Introduction: Non-verbal elements are the invisible conduit for transmitting the personal ideology of the translator and other translators idiots (art director, editor, publisher, etc.). Due to a large number of translations of Silverstein's "Giving Tree" from English to Persian, and the various readings of its commentators, this work has been chosen for the subject of translation of this article. The present research seeks to answer, how non-verbal elements (images, micro-patterns, pagination, typography, and font color) interact in the translated books of the mentioned work. . In the field of children's literature, the interaction of text and image has always been considered by theorists such as Scott and Nikolajeva. The innovation of the present study is that it generalizes their interactions from the level of text-image relationship to the level of non-verbal factors. The results show that the interaction of non-verbal elements is of five types: symmetric, complementary, expansive, counterpointing, and paradoxical. The cultural distance between the original language text and the translated text, as well as the prominent position of image, pagination, typography, etc. in the children's book publishing industry, necessitate performing the research. and in this regard, This research aims to answer three basic questions in the field of Persian translations of “The Giving Tree” (Silverstein, 2011): 1- How can the Nikolajeva-Scott (2019) Fifth Interaction Pattern, in terms of classifying types of image-text interactions, be generalized to, a model for classifying the types of interactions of non-verbal elements? 2. What are the differences and similarities between the different translations of “The Giving Tree” (Silverstein, 2011) in terms of the interaction of non-verbal elements (image, pagination, typography, miniatures, and font color)? 3- In the various translations of above- mentioned book, what are the types of interactions of non-verbal elements?
Background: Mohsenianrad (2014), while quoting Bosmajian's definition, considers non-verbal communication channels to be very wide and expands its scope from facial expressions to fashion, from symbolic actions to dance, theater, pantomime, and music, from the influential currents of time to the flow of traffic, from brutal hegemony to clever diplomacy. In Iran, the articles that have been done on non-verbal communication, which have focused on the non-verbal communication of stories, have focused on the body language and the way the characters dress. Unlike studies conducted in Iran, which generally focus on the non-verbal element of body language, the subject of leading research is the axis of space (such as the proximity of pages in pagination, the proximity of images, and the like), and aesthetics (such as typography, miniatures, etc.).
Research Methodology: through descriptive-comparative analytical methods, it compares semantic changes that the translation process has imposed on these interactions, with the original language text. The data in this article are taken from the original language book of “The Giving Tree”, by Silverstein, and the nine Persian translations of the book. In this research, in terms of non-verbal elements (image, typography, pagination, and font), each of these translations is compared with each other, and also the non-verbal elements of the translations, with their corresponding non-verbal elements, are adapted in the original language version. In this regard, the research expands the fivefold division of Scott-Nikolajeva, from the level of text-image interaction to the level of interaction of other non-verbal structures.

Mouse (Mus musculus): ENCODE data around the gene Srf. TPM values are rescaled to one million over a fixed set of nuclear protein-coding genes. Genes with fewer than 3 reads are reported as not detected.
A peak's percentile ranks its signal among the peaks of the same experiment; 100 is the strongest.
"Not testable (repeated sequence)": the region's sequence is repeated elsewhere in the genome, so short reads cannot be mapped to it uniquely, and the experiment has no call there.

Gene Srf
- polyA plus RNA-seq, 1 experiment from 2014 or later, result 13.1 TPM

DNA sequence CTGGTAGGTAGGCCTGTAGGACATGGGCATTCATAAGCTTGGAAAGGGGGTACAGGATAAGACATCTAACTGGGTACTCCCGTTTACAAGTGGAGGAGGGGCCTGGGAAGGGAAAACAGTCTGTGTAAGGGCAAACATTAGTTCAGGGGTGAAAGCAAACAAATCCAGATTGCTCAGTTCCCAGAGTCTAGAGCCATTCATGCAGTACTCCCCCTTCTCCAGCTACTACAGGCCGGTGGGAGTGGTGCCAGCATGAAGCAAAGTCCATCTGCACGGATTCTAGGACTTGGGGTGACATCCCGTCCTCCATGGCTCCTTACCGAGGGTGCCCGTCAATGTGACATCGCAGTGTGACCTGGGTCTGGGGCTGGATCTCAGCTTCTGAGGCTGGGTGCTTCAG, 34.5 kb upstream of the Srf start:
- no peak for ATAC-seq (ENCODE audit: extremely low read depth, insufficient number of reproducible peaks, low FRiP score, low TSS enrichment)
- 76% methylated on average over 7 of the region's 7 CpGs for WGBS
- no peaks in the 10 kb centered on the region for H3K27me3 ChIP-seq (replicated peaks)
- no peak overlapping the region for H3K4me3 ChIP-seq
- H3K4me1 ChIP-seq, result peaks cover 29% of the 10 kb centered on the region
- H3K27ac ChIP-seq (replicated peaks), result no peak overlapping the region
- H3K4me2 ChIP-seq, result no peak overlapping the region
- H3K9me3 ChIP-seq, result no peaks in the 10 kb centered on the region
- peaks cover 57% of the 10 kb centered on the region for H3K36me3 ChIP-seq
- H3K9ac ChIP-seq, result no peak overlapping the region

Conclusion: This study shows that non-verbal elements enclose the text, like a glass frame, without being seen themselves. Many of the non-verbal elements of the books being translated are modified according to the culture and sphere of the target language. Thus, the non-verbal factors in the various translations of “The Giving Tree” (Silverstein, 2011) may not be semantically identical to the original language text; That is, texts can find new meaning through the interaction of non-verbal factors in line with the ideology of the translator, translation editor, and second publisher. Non-verbal image factors, pagination, and typography can enter into semantic interaction in five ways: symmetric, complementary, expansive, counterpointing, and paradoxical.
When two non-verbal elements represent the same information, their type of interaction is "symmetrical interaction." When two non-verbal elements fill in each other's gaps, their interaction is of a "complementary interaction" type. To understand complementary interaction, the audience usually does not need conscious attention and receives this interaction, automatically and unknowingly. When two non-verbal elements expand the meaning of each other (usually the expansion of this meaning requires the conscious reflection and careful attention of the audience), then their relationship will be of the "expansion interaction" type. In the "hybrid interaction" situation, the two non-verbal elements each have a different narrative, and from their interaction, a new meaning is created, and without each of them, the decoding of the message is not accomplished. The most severe incompatibility between the two non-verbal elements occurs in "contradictory interaction."